City is selling sewer capacity to Chocowinity

Published 11:57 am Thursday, August 13, 2009

Contributing Editor

It took some time to decide on the preferred wording, but Washington’s City Council unanimously voted to sell the town of Chocowinity more capacity in its wastewater-treatment system.
The town told the city it needs the extra capacity to serve a new subdivision in the town’s jurisdiction.
There was no question the city would sell the additional 10,000 gallons per day of capacity to the town for $100,000. The question was how to word the amendment to an existing contract and agreement so it clearly defined the maximum daily peak load allowed by the agreement and made clear the maximum amount of wastewater the city would treat for the town each month. The council told City Manager James C. Smith and City Attorney Franz Holscher to revise the agreement’s wording so it leaves no doubt about the definitions before the agreement is signed.
Under the amendment, the town’s treatment capacity was increased from 304,293 gallons to 314,293 gallons on a daily basis (averaged over a month, but with the maximum amount on any given day no more than 150 percent of that average, or about 471,000 gallons).
The deal between the city and town is the latest change to the service the city has provided the town since 1988, when the city and town signed a contract regarding wastewater treatment. In 1993, the city and town signed an agreement also regarding wastewater treatment. That agreement concerned the city treating a certain amount of wastewater from the Cypress Landing subdivision served by the town’s sewer system.
In 2008, the town approached the city about acquiring more capacity in the city’s wastewater-treatment system.
In a memorandum from Smith to Mayor Judy Meier Jennette and the City Council in the spring of 2008, Smith wrote that a study of Chocowinity’s sewer system indicated the town would need to purchase about 146,000 gallons per day additional wastewater-treatment capacity in the city’s wastewater-treatment plant to accommodate several new residential and commercial developments in the near future, including a new industrial park. Chocowinity likely would need to purchase an additional 686,000 gallons per day of wastewater-treatment capacity in the city’s wastewater-treatment plant over the next 20 years, according to the memorandum.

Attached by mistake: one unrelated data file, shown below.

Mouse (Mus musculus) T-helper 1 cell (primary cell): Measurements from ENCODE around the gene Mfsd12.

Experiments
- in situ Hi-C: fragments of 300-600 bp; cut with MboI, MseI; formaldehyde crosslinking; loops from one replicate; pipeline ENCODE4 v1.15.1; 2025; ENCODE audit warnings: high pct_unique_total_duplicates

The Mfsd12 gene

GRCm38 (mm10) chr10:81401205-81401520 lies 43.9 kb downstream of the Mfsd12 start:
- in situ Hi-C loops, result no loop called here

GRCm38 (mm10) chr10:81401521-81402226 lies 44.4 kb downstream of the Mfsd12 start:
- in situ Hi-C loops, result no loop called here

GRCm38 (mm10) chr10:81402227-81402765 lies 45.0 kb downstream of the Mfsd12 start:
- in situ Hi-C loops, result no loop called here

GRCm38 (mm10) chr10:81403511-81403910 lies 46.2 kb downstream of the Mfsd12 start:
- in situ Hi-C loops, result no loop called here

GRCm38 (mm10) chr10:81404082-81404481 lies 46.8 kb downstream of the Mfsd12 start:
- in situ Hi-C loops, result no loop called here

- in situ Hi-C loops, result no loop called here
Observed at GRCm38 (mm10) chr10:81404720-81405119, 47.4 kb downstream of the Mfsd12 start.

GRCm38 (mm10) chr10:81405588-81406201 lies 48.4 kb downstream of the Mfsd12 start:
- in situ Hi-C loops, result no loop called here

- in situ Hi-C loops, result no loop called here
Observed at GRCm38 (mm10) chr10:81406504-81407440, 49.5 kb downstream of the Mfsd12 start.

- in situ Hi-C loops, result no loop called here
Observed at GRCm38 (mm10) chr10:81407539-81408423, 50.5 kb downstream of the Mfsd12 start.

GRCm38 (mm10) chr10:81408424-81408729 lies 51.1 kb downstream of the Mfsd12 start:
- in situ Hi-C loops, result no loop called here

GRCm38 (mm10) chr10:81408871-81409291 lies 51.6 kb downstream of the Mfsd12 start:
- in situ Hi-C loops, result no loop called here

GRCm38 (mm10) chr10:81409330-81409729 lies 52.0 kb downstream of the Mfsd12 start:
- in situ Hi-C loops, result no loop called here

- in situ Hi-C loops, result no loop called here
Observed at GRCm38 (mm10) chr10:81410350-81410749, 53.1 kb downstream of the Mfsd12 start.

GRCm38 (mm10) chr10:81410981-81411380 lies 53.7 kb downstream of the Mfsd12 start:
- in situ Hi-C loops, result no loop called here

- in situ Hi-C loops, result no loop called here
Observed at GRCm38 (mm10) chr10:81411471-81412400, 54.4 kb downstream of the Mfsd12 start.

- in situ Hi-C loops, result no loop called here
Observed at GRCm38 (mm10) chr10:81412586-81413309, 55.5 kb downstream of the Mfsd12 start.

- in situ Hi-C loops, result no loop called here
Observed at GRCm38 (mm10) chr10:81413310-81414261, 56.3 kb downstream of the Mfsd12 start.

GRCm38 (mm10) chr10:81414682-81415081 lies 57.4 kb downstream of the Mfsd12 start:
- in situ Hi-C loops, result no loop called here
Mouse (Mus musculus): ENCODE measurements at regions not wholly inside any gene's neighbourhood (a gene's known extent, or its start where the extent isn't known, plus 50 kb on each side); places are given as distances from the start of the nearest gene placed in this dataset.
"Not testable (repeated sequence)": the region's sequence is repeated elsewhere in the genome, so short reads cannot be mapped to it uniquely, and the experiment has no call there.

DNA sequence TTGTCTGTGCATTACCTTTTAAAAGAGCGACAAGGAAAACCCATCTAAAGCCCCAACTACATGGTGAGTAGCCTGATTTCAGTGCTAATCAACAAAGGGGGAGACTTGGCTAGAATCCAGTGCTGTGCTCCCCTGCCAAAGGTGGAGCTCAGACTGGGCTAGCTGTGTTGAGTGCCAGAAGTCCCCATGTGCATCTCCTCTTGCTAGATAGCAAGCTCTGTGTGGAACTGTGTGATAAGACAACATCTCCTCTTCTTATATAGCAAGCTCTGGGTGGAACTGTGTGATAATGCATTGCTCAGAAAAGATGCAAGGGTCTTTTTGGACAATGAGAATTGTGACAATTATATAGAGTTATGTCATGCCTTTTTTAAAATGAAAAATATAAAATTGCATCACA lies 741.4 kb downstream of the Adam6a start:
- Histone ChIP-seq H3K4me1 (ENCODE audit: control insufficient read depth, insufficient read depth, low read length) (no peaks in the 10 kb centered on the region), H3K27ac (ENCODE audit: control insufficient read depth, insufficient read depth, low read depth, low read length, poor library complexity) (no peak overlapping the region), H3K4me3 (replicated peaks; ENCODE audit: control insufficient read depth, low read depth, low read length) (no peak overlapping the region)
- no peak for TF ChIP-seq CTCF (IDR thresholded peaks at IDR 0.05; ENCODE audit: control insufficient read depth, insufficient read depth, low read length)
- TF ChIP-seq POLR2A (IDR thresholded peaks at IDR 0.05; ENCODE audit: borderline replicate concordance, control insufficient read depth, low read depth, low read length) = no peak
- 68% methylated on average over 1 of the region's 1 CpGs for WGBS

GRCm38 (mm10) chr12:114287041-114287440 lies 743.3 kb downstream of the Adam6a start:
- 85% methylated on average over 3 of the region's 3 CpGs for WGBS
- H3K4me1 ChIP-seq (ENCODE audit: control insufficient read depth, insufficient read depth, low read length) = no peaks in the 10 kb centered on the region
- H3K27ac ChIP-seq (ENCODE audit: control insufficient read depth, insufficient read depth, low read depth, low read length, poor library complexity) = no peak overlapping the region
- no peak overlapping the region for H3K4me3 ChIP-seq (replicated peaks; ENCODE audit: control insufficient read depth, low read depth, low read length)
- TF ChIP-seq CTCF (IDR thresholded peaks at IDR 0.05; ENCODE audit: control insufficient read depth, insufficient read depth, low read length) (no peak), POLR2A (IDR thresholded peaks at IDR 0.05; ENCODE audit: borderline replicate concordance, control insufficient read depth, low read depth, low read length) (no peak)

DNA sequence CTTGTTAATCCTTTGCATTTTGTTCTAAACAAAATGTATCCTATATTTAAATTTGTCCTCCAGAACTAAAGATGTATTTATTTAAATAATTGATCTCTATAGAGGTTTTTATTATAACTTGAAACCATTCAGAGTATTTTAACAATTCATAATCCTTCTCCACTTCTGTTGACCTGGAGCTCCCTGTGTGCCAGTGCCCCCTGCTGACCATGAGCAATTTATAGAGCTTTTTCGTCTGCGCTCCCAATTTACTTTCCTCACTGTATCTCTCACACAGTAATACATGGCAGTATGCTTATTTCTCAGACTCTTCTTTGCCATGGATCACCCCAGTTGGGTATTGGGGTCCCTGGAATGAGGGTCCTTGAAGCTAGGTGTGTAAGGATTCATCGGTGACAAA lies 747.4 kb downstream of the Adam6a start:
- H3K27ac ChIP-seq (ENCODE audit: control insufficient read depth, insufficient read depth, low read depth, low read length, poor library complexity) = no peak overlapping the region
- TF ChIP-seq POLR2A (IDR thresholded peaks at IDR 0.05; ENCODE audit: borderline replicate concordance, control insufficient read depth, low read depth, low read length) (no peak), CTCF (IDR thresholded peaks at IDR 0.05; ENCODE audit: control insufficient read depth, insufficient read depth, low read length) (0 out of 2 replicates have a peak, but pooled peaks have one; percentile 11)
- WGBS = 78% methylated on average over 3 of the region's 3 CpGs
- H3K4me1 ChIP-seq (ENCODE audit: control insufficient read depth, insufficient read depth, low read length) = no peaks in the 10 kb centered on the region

Allen Lewis, the city’s public-works director, said the city’s wastewater treatment plant is permitted by the state to treat 3.65 million gallons of wastewater each day. The plant can handle about 5 million gallons a day, according to Lewis.
“We’re at approximately 57 percent in committed capacity. … What we’re seeing actually go through the plant each day is about 50 percent of our capacity,” Lewis said Wednesday.
The city is providing or has been asked to provide wastewater-treatment services to development projects at Carver Machine Works, Whichard’s Beach, Griffin’s Beach, Tranter’s Creek RV Park, Moss Landing, Somerset and several industrial customers with reserved capacity that are not yet using their full allocations.
At 80 percent capacity, the city is required to begin engineering studies for the next phase of expanding its wastewater-treatment plant or building a new one. The city can increase its capacity by about 950,000 gallons a day by expanding its existing treatment plant.